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It is one of the most iconic photos in American history but it has carried the wrong description all along.
For more than 70 years, one of the men in the picture of military servicemen raising the American flag in Iwo Jima in 1945 was identified as Navy Corpsman John Bradley.
— Smithsonian Channel (@SmithsonianChan) June 23, 2016
After two amateur history buffs, Eric Krelle, of Omaha, Nebraska, and Stephen Foley, of Wexford, Ireland, studied several photos, they were certain the wrong man was identified in the famed photo, the Associated press reported.
The Marines formed a review panel to investigate and, after a three-month investigation, ordered by Marine Corps Commandant Gen. Robert Neller and using modern technology, it was revealed that the man actually was Pfc. 1st Class Harold Schultz.
“Our history is important to us, and we have a responsibility to ensure it’s right,” Marine Commandant Gen. Robert Neller told the AP.
It’s also important for the historical record of books and films. That is why Random House announced that it was working on a new afterward to the book “Flags of Our Fathers,” which was written by Bradley’s son James, and later became a movie directed by Clint Eastwood.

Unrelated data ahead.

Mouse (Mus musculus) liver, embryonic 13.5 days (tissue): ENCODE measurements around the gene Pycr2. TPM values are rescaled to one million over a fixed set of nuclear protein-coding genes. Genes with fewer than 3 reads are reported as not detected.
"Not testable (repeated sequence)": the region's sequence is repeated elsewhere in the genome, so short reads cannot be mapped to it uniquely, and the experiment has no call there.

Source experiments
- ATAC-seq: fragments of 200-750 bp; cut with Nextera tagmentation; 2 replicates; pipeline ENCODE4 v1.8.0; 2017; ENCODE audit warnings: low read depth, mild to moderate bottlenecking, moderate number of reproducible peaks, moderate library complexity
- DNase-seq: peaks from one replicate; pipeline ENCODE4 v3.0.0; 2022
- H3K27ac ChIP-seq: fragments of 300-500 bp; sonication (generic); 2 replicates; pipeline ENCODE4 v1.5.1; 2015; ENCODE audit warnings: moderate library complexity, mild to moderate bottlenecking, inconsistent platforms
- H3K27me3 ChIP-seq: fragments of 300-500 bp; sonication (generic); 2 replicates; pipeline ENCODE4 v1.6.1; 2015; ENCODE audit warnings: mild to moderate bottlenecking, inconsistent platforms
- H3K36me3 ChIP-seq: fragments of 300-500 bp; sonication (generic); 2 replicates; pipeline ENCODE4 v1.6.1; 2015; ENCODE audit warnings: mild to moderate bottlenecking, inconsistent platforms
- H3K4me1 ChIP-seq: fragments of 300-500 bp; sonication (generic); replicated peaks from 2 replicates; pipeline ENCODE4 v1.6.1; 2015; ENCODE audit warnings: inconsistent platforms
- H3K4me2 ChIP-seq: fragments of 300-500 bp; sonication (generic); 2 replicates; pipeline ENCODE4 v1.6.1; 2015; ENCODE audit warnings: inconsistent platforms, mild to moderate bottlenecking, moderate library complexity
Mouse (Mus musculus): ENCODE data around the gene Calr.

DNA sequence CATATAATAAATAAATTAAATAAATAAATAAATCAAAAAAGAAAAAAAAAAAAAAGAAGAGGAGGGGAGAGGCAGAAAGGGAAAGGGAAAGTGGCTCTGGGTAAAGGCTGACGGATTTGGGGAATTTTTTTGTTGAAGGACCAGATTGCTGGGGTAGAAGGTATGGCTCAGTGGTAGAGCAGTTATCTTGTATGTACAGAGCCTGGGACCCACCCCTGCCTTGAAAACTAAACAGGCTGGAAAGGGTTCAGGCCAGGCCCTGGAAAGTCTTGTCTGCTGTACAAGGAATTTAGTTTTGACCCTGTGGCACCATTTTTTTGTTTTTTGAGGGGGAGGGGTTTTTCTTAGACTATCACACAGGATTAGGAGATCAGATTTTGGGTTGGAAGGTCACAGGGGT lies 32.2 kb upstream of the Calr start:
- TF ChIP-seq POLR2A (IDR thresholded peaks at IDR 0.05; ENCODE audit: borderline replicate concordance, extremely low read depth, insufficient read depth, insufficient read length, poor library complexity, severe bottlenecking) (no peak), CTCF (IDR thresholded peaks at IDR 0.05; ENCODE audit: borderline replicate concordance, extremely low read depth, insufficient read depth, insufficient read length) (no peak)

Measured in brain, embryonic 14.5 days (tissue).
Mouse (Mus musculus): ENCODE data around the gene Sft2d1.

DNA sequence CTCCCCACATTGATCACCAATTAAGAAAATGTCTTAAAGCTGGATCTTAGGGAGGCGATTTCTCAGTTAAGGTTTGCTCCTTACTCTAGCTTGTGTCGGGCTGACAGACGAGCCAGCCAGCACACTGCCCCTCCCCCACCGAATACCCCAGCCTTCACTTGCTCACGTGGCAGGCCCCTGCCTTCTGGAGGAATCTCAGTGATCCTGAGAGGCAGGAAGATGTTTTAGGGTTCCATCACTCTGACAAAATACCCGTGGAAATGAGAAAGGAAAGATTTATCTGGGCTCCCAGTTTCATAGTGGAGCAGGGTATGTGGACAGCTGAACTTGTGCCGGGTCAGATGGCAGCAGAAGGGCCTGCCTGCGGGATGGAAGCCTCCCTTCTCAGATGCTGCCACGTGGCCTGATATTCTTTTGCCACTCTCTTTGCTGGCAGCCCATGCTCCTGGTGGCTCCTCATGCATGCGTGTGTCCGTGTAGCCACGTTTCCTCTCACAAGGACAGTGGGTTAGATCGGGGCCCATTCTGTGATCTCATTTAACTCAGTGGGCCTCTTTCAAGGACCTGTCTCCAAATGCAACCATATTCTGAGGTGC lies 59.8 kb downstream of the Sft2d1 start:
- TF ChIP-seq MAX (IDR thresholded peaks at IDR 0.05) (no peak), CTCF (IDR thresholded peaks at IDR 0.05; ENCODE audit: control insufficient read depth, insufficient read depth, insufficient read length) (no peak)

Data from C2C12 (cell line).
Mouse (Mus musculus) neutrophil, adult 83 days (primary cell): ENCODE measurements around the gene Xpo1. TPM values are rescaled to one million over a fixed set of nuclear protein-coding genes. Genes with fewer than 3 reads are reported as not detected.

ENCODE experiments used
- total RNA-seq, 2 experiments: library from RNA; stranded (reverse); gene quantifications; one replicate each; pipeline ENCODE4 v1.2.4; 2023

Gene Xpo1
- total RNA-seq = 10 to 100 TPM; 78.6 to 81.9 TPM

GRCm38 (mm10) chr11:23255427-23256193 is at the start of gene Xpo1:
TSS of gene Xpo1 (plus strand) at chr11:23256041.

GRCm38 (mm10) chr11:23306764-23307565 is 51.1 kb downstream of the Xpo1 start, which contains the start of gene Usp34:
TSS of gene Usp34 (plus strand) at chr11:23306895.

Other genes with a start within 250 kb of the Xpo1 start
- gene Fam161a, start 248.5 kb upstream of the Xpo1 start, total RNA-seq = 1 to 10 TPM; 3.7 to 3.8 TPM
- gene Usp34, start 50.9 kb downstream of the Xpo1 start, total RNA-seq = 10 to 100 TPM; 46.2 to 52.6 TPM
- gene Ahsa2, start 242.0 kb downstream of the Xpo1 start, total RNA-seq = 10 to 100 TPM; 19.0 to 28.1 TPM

While it is too late to change the movie, the publisher is writing the new afterward to correct the record.
Bradley’s father did raise a flag in Iwo Jima, just not the flag made famous by that historic photo.
“My father raised a flag on Iwo Jima,” Bradley told the AP when reached by phone. “The Marines told him way after the fact, ‘Here’s a picture of you raising the flag.’ He had a memory of him raising a flag, and the two events came together.”
Schultz family was informed of the finding on Thursday, according to the Washington Times.
“Simply stated, our fighting spirit is captured in that frame, and it remains a symbol of the tremendous accomplishments of our Corps — what they did together and what they represent remains most important. That doesn’t change,” Neller told the AP in a statement.
The other men in the photo are Pfc. Franklin Sousley, Cpls. Harlon Block, Rene Gagnon and Ira Haye and Sgt. Michael Strank.
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